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Part 1: A model for evidence-based decision-making in midwifery care

02 January 2016
11 min read
Volume 24 · Issue 1

Abstract

This two-part paper proposes a model of evidence-based decision-making for midwifery. In part 1, the nature of the woman–midwife partnership, decision-making theories, and the meaning of evidence are explored with reference to the literature. The impact of risk culture on decision-making and the role of guidelines are discussed. The case is made for a new fit-for-purpose model of decision-making on which to base personalised care in increasingly complex maternity care systems. To do this, the argument is made for a radical, broader definition of evidence that includes information from the woman, the midwife, research findings and other resources. These are set within an environmental context. Part 2 will introduce and explain the new model for evidence-based decision-making in midwifery.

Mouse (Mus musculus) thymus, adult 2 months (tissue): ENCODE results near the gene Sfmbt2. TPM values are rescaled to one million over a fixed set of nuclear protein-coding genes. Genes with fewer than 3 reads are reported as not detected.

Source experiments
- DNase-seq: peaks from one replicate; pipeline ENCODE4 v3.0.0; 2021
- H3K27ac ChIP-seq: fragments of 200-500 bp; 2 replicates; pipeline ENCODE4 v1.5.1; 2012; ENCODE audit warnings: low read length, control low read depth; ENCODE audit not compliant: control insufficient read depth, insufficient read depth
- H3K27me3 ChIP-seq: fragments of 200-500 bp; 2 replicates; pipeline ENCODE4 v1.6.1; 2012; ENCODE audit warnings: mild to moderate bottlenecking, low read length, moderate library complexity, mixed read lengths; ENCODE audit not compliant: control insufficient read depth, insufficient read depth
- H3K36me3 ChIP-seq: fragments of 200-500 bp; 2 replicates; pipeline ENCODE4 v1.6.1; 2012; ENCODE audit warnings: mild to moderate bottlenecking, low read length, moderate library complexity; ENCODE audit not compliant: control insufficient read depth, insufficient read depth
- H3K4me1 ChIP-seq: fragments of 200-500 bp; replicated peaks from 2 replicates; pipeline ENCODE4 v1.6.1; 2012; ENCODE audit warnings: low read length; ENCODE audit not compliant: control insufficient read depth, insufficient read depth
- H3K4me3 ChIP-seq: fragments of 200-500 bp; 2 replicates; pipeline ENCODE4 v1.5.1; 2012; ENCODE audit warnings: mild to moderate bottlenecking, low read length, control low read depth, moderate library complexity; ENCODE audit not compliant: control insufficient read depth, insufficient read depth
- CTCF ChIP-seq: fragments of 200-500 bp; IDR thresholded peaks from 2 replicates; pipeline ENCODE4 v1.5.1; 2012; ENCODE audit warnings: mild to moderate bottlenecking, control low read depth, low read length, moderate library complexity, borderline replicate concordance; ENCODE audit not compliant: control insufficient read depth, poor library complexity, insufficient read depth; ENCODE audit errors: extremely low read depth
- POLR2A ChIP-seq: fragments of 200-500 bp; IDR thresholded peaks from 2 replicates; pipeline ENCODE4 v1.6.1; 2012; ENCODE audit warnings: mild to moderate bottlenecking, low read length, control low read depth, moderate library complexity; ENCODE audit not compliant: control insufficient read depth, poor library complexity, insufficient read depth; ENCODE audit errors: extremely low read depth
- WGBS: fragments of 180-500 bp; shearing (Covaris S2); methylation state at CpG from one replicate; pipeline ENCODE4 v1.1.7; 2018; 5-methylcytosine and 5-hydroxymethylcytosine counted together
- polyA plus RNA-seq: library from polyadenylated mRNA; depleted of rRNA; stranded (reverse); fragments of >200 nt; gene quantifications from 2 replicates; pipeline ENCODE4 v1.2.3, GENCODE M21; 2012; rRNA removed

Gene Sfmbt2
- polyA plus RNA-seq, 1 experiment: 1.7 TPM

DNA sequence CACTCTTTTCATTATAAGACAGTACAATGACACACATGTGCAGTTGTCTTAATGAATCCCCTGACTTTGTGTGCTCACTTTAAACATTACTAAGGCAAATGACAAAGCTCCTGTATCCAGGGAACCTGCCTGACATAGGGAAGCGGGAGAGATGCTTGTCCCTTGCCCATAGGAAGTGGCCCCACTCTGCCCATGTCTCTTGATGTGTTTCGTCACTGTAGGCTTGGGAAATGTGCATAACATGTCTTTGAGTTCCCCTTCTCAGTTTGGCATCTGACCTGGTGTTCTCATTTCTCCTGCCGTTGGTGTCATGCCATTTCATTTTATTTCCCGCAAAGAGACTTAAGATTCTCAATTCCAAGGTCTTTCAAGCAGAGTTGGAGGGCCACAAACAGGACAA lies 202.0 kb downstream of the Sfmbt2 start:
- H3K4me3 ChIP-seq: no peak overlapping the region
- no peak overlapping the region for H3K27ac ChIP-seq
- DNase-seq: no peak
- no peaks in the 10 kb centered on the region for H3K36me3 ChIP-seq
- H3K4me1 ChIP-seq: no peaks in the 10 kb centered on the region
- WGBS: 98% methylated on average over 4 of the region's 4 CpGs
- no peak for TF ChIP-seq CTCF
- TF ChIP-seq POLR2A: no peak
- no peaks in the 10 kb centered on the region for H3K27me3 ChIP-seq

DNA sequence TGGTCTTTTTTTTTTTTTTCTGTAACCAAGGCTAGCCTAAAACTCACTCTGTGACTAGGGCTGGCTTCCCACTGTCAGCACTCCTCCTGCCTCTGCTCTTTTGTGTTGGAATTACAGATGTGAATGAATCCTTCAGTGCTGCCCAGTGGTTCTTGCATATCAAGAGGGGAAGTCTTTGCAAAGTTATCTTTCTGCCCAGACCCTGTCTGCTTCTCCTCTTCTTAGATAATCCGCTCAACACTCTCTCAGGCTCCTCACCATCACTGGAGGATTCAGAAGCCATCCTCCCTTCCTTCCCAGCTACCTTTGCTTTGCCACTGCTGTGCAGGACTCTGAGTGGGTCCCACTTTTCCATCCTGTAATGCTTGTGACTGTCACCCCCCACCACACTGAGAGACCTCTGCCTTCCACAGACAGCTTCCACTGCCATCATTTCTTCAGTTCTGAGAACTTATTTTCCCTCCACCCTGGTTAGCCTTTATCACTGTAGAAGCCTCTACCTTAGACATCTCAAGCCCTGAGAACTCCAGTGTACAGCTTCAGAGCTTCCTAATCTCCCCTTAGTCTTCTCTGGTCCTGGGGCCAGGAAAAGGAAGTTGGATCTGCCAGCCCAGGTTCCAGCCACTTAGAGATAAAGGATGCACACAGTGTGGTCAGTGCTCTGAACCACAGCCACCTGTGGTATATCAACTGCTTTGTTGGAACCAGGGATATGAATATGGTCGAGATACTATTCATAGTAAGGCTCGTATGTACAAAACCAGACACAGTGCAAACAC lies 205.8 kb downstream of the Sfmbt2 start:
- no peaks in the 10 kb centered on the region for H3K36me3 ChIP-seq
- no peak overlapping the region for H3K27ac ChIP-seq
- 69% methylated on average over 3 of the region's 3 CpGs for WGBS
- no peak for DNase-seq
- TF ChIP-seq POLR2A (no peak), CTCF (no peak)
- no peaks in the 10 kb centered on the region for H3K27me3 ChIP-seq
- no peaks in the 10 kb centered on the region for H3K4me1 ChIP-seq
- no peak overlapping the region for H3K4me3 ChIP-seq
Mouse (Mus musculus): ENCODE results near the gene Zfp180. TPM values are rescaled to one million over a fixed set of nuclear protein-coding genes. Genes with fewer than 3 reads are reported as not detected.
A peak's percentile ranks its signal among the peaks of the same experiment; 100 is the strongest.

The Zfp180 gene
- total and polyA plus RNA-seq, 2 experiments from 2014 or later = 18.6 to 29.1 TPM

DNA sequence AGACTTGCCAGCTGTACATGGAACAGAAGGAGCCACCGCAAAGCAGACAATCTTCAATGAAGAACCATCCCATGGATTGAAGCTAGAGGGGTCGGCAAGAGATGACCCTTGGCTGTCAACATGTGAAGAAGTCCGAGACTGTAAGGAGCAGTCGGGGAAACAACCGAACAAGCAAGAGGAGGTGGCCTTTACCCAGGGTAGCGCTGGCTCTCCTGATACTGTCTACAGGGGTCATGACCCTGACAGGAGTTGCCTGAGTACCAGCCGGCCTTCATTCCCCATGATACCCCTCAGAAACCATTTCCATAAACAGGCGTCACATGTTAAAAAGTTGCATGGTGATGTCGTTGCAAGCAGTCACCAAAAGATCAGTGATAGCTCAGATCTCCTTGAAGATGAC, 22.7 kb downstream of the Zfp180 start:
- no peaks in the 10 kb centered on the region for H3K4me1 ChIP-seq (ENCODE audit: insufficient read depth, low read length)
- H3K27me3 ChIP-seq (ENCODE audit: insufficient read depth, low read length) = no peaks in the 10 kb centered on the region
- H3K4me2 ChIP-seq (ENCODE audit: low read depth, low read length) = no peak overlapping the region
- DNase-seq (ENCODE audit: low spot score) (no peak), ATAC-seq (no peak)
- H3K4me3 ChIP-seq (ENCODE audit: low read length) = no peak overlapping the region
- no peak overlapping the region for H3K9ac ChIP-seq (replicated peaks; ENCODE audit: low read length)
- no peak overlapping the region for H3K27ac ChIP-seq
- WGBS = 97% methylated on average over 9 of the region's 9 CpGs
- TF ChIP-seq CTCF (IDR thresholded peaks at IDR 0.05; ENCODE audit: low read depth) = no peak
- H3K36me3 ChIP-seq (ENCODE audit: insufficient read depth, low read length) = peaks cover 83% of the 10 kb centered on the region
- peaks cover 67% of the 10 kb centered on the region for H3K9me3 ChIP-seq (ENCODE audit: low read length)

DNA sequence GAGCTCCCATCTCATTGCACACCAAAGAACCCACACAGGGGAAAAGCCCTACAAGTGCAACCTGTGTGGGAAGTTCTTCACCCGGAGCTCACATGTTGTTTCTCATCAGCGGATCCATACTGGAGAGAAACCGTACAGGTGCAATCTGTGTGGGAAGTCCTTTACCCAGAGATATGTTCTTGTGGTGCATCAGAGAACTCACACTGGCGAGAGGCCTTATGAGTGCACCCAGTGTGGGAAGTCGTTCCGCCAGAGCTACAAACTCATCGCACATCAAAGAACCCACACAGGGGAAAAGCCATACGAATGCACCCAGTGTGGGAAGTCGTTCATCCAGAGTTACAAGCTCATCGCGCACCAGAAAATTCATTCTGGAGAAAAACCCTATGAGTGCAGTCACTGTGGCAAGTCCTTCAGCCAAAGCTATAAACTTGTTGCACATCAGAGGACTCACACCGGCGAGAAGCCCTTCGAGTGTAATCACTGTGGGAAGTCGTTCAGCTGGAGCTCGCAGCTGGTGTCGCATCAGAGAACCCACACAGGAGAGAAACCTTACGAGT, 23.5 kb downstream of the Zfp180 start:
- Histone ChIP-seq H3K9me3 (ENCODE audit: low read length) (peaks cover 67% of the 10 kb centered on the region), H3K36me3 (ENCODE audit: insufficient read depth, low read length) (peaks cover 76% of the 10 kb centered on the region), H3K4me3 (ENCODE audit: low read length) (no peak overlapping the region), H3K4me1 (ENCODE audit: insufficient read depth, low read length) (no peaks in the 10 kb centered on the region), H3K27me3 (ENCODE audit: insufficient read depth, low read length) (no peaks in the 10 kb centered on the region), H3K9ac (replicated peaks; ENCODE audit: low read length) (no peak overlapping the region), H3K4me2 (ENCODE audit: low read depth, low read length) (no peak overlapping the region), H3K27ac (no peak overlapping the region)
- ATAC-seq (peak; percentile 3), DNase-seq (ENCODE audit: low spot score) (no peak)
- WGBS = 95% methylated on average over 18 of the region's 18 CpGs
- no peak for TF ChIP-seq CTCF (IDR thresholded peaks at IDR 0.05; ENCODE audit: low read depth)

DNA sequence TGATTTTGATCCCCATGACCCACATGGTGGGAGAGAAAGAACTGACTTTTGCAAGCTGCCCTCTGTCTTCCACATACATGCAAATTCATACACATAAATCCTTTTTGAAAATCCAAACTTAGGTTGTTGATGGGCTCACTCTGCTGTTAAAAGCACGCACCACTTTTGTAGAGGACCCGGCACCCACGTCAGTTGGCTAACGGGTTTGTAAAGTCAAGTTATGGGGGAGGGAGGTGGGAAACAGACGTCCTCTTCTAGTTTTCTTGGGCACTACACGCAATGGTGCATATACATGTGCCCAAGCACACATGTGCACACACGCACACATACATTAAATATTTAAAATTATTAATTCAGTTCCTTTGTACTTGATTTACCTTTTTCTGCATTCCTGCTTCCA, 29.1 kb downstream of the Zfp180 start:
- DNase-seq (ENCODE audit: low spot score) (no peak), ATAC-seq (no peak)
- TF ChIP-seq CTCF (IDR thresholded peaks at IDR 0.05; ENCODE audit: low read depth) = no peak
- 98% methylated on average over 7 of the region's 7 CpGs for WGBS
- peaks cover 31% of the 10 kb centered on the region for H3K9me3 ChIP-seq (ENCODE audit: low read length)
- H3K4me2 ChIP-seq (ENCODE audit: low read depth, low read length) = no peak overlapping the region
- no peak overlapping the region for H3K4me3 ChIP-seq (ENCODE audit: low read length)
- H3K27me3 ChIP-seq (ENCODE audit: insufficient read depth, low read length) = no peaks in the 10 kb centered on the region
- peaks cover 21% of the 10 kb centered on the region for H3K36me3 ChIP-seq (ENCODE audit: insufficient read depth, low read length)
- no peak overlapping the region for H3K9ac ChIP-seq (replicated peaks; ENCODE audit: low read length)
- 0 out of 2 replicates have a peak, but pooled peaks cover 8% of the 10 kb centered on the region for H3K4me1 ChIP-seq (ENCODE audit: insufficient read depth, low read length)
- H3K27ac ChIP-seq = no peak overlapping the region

Decision-making in midwifery care differs from that of many other areas of health care. Midwives work with primarily healthy women who are going through a normal physiological process, but also a life-changing journey. Throughout this journey, midwives are advocates for women (International Confederation of Midwives (ICM), 2011), responsible for providing safe, responsive and compassionate care in partnership with women, and facilitating choices (Nursing and Midwifery Council (NMC), 2009; 2012). Moreover, midwives are not caring for one person, but for a dyad: the woman and her baby (born or unborn). Respecting this dyad is crucial for the health of women and families (Association for Improvements in the Maternity Services, 2012). In this paper, the word ‘woman’ is used for ease of reading, but always acknowledges and represents the mother–baby dyad. Similarly, for ease of reading the midwife is sometimes referred to as ‘her’ rather than him/her, although it is acknowledged that some midwives are male.

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